Saturday, August 01, 2009

Beatles VI

I love this album. Critics dismiss the 'American' versions of the Beatles' albums, but growing up with them, I actually prefer the Capitol LPs.

I was lucky enough to live in a household that bought every new Beatles record within days of their release. There was always alot of buzz and excitement when we brought home a new piece of Beatles plastic. Some of those albums and singles really stand out in my memory. Beatles VI is one of them.

I remember how the back cover didn't list the songs in sequence and it said 'see label for correct playing order'. Which is ridiculous, since the time when you want to see the 'playing order' is when you are playing the record. Hard to read a label when it's turning at 33 1/3 revolutions per minute.

It was always kind of frustrating. Later versions did list the usual Side 1/Side 2 sequence, but if you had an original pressing like we did, it was 'like a box of chocolates'. Eventually we had the album memorized so it didn't matter.

The title of the LP was probably my first exposure to Roman numerals. A kid could learn a lot listening to the Beatles. Even so, I always thought that it rates as the worst title of any album because when you lined up your Beatle records, it certainly wasn't the 'sixth'. More like the eighth or ninth. Capitol was dismissing the UA release A Hard Day's Night and VeeJay's Introducing The Beatles, not to mention their own documentary album The Beatles' Story.

The cover always fascinated me. What are the Beatles holding? I later found out that it's a carving knife and the full picture shows them cutting a birthday cake (I think it was John's birthday). But the angle makes the blade look like a piece of string or a microphone cord. And I would wonder, why are they laughing and so happy holding whatever the thing is?

I also really dig the back cover. John (again, holding some unknown object. Looks like a small fire extinguisher) looking super cool in his shades and holding a ciggie. Paul smiling at the piano. George with his guitar ready to do a solo, and Ringo at the kettle drums (which you can hear on 'What You're Doing') appearing a bit apprehensive about being away from his kit. The pics really capture how we thought of them back then. John the cool 'in charge' leader, Paul the bubbly showman, George the serious loner and Ringo the slightly confused but happy sidekick.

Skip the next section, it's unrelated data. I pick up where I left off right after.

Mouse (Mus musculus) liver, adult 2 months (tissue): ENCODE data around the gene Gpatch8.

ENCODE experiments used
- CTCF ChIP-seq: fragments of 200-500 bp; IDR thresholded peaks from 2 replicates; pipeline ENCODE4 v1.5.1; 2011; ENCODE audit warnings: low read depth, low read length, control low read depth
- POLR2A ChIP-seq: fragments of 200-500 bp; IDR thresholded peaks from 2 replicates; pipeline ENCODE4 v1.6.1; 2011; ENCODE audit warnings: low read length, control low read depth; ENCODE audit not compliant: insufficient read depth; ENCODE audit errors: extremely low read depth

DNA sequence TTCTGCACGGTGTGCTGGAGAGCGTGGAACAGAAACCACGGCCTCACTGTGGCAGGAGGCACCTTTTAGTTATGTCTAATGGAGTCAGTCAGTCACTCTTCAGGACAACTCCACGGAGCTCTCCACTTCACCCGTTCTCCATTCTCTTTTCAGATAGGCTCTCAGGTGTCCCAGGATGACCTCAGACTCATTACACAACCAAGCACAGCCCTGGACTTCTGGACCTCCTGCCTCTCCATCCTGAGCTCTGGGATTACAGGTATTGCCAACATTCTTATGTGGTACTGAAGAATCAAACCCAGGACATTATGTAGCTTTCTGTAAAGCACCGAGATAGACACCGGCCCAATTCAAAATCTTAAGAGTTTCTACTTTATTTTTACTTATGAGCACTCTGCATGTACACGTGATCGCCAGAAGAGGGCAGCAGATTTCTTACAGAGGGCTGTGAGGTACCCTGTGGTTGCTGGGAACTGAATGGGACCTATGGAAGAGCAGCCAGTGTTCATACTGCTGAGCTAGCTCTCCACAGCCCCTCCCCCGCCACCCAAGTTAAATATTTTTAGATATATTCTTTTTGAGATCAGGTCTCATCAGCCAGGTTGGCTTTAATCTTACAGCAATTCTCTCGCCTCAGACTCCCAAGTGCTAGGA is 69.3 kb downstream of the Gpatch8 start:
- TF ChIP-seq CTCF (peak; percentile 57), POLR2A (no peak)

Regarding the music, it was the end of an era. This was the last time they would have 'cover' songs on an American album. Four of the eleven songs are covers and it's the only time they did a Buddy Holly tune ('Words of Love'). Considering Holly was one of their biggest influences, it's nice to have at least that one. And it's a great version. The other covers are rockers ('Kansas City', 'Bad Boy', and 'Dizzie Miss Lizzie') while the originals all have a sweet quality to them. A mellow group of tunes. The end of the Beatles' innocence in a way.

Also notable, no Ringo song. The British albums always had a Ringo number (with two exceptions), but for the Capitol versions, this was a dry spell for Richie. Three albums in 18 months without a Ringo tune (I'm not counting 'Boys' from the Early Beatles. We didn't buy it cuz we already had all of the songs on other records. It's basically Introducing the Beatles all over again).

However, Ringo did have the B-Side of one of their biggest selling singles during this time: 'Yesterday'/'Act Naturally'. Also, he was the 'star' (pun intended) of Help! and the central character in most of the episodes of their ABC Saturday morning cartoon shows as well.

So while Ringo was missing from the albums for all of 1965 and half of 1966, he was still a big presence at the time.

I also associate Beatles VI with the summertime. It came out in June 1965, and although I can't recall any specific moments, my brother and must have spent many hours listening to it in our hot little southwest Portland apartment .

Little did we know that after the Help! album, released a few months later, Rubber Soul was just around the corner. And 'the boys' would never quite be the same again. The fun loving innocent mop tops would start singing about more grown-up and sophisticated subjects. Which is a good thing, but so was that last gasp of innocence I remember when I hear Beatles VI.


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